It’s hard to walk down a British high street without seeing the influence of Jane Shepherdson.
While she would tell you now, today, that she didn’t exactly set out to revolutionise the way we shop, she did so anyway. From introducing speedy delivery at Topshop to transforming Whistles into a stalwart of style, her rise to retail industry legend has been based around one thing – selling clothes that women love. It’s a task she’s made look easy, when in reality, looking back, it must have been anything but. Who’d want to work with ‘Sir’ Phillip Green?
The downside of her Topshop trajectory, however, has been that her name is now indelibly tied to fast fashion, a sector of her industry increasingly recognised as harmful. For Shepherdson, a woman who has used her fashion nous to help bring attention to charities ranging from Oxfam to Smart Works, it’s an association that must surely smart at times. “We didn’t create fast fashion, fast fashion has always been there,” she insists. “What we did at Topshop was we raised the standard in a way that made the high street more exciting and more compelling. But in that sense, I know that we played our part in making more people buy and were, in a way, responsible.”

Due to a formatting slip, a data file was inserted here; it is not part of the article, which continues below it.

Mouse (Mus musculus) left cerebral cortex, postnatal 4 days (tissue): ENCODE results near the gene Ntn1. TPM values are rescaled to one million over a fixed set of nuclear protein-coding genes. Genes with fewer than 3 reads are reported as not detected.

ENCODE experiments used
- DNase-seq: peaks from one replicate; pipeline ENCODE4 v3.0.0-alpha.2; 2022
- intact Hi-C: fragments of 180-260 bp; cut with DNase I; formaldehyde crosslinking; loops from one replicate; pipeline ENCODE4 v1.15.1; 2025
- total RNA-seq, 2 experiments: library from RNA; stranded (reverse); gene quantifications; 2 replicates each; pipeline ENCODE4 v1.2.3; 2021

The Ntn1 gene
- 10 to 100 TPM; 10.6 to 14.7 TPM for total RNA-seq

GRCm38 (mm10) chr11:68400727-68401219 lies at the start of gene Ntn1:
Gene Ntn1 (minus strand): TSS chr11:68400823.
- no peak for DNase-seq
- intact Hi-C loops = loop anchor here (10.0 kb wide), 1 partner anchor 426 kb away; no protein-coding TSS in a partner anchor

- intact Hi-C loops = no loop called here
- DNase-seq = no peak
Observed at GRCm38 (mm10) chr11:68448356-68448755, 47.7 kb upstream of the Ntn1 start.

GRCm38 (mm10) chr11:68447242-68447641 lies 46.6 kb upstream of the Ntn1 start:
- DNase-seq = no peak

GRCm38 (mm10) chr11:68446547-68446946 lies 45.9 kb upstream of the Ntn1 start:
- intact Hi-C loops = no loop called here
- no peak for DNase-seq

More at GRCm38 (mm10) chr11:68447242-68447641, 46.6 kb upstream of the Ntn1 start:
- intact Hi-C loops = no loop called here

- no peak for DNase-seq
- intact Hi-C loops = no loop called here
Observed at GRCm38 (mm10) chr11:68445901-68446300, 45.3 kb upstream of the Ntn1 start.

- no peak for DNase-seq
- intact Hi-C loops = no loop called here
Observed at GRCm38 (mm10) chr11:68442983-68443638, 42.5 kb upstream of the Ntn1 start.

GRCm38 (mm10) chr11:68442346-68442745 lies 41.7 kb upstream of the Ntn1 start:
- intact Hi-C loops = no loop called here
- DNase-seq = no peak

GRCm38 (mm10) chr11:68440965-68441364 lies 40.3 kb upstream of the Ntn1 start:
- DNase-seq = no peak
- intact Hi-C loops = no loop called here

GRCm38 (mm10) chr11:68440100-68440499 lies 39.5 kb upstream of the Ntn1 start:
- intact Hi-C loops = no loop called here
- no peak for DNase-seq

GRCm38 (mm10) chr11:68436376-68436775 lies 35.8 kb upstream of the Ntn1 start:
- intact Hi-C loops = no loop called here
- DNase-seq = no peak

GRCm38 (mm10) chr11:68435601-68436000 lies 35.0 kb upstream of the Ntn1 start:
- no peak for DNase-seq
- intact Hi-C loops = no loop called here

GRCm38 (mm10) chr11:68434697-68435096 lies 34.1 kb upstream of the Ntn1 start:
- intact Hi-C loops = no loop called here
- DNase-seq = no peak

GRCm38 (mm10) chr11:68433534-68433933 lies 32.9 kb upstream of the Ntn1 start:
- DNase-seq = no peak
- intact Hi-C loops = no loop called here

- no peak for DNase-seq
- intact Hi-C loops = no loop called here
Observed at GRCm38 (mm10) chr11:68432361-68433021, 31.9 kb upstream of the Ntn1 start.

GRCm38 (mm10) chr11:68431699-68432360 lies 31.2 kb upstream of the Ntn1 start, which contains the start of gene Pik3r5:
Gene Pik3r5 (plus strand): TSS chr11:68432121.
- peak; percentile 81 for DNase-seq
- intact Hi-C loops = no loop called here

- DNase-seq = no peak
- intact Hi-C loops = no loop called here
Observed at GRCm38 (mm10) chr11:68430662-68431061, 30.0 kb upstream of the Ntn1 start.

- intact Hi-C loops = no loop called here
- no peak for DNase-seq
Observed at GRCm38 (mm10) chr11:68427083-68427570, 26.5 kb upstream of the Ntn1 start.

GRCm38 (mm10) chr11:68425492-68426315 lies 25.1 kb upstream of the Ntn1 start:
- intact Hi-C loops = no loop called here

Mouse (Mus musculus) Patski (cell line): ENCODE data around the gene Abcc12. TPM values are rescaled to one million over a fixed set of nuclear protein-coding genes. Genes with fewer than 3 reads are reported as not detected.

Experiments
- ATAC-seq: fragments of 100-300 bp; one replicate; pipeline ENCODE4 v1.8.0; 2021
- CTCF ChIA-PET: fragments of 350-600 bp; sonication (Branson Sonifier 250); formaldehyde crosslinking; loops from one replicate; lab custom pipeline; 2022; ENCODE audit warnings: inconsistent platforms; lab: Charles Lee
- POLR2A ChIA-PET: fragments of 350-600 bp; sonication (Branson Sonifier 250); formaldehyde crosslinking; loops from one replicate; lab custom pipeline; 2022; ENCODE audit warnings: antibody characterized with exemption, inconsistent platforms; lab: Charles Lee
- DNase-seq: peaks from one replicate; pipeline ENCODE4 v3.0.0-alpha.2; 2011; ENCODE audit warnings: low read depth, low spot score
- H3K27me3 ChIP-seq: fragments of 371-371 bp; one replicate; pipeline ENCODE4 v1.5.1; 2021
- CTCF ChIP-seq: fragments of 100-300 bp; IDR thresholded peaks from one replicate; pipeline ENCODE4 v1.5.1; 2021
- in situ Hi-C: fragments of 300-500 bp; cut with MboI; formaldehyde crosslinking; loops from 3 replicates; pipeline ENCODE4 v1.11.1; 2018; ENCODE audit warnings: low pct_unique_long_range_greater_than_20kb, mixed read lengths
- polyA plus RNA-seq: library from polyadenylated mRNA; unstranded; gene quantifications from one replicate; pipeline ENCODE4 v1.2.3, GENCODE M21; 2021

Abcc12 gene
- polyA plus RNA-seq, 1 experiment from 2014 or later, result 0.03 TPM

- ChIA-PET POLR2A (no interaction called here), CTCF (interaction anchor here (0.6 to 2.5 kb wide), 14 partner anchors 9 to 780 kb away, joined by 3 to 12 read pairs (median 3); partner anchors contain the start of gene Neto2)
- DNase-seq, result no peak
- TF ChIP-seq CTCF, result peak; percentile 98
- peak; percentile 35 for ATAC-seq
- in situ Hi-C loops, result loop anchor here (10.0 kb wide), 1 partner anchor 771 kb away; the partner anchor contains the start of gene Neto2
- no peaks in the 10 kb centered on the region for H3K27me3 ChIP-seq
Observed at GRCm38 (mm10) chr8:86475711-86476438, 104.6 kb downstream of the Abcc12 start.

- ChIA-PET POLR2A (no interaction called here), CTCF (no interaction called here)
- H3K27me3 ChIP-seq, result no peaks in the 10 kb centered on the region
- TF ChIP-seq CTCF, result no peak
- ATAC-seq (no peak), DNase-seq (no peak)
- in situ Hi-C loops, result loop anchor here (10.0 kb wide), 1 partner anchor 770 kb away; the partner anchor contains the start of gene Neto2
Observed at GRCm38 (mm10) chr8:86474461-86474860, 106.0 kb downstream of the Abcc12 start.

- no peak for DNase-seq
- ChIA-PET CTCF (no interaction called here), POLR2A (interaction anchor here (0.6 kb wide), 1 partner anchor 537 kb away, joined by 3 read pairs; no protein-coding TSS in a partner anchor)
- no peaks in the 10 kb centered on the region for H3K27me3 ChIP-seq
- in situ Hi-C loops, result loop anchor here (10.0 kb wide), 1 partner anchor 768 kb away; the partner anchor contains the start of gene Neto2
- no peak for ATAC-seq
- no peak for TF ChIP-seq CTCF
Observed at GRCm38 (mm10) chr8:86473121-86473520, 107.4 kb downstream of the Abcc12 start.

By 2016, Shepherdson had begun to fall out of love with the speed of our fast fashion environment. And so, acting on the intuition that had served her so well professionally, she jacked it all in and set off on an adult gap year with her husband, travelling around Canada and North America with few possessions in tow.
Life with less – fewer clothes, fewer possessions – won her over, and by the time she returned to the UK, she says she was keen to do her bit to change the way we shop. It was time to go eco.
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